China looks set to increase the penalties handed out to gambling firms operating on its soil to as much as ten years in prison.
The new draft version of Article 303, which is the statute pertaining to China’s gambling regulation, confirms that anyone ‘organising or soliciting gambling online’ will be subject to the harsher penalty.
Loosely translated into English, the legislation will punish ‘…whoever operates or manages casinos, or is designated by casinos outside the country, and organizes or solicits Chinese residents to participate in overseas gambling, where the amount involved is large with a serious nature, shall be punished according to provisions under the preceding paragraph.’
It is thought that the revised law would specifically target any Chinese national gambling at an online casino based overseas AND in land-based casinos in countries where China has an extradition agreement in place.
It is expected that the punishment for simply engaging in gambling will remain at three years, so the emphasis of Article 303 is in shutting down operations which, according to the China News Service, is responsible for ‘large capital outflow’ and ‘serious damage to the nation’s image and economic security.’
Quite who decides what a ‘large’ and ‘serious nature’ is remains to be seen, but it’s clear once again that Chinese officials are trying to muscle as many rivals to its own Macau-based casinos out of the game.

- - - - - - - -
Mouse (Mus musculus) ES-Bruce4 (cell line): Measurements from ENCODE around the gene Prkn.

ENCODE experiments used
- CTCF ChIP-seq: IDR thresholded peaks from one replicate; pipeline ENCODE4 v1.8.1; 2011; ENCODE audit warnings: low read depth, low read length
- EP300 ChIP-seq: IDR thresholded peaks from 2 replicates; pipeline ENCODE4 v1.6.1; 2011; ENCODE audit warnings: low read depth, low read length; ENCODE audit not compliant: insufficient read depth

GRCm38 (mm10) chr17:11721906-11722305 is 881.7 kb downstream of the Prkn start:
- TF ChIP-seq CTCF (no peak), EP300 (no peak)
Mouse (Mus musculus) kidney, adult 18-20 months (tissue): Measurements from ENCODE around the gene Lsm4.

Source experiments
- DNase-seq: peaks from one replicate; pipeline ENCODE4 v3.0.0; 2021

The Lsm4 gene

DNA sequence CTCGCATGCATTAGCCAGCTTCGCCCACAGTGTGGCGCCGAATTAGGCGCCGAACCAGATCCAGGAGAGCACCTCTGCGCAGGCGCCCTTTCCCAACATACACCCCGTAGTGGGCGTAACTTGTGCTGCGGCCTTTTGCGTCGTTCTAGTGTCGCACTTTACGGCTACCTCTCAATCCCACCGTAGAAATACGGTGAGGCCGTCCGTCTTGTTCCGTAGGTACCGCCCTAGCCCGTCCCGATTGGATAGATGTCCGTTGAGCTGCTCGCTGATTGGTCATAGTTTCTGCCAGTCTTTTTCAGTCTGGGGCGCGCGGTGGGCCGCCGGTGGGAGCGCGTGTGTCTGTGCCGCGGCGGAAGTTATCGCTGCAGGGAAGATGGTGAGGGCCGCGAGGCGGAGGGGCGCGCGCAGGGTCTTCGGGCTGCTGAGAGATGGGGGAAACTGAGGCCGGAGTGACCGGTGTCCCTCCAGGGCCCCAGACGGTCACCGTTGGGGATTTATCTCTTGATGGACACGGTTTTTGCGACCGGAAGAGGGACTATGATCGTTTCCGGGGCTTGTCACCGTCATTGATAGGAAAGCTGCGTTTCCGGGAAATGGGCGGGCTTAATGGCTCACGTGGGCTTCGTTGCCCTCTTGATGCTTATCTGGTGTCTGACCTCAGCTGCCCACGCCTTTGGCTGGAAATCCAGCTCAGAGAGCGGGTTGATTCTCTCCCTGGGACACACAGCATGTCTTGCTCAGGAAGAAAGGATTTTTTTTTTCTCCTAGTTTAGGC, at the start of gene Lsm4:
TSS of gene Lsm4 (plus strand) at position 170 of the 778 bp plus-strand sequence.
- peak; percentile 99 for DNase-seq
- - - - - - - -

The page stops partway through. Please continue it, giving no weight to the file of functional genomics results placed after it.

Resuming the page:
The new version of Article 303 will now undergo a period of public consultation until November 19, and with the Standing Committee of China’s National People’s Congress (NPC) reportedly having green lit the plans they are expected to be formally unveiled in March 2021.
China’s Cross-Border Battle
The further regulatory reform in the gambling sector is just the latest step in China’s battle with cross-border betting.
Authorities in the country have claimed that nearly 9,000 cases of Chinese nationals gambling within a neighbouring jurisdiction have now been investigated, with more than 60,000 arrests made both in terms of those placing the bets and those accepting them.
UK and Gibraltar based companies have also been targeted, with as many as 35,000 gambling firms licensed by the jurisdictions blocked and 73 million text and push messages containing gambling advertisements seized, to go with the 1,700 online and offline gambling operations that have been shut down and the 1,400 ‘underground banks’ foiled .
Now, the Chinese government has reportedly drawn up a ‘blacklist’ of countries and regions where nationals could, in future, be banned from travelling to.
They haven’t named the prohibited zones yet, although there is a clear indication that they want to stamp out the ‘junket’ culture that is driving taxes out of Macau and overseas. High rolling Chinese men and women are invited on VIP junkets by international tourism operators and, in some cases, are lent money to bet with that must later be repaid.
It is rumoured that the Philippines and India will be on the blacklist – both destinations are popular with Chinese travellers, while any nation that allows Chinese nationals to bet ‘by proxy’, i.e. services where bets are placed on behalf of the punter, who is watching on remotely, will also be targeted.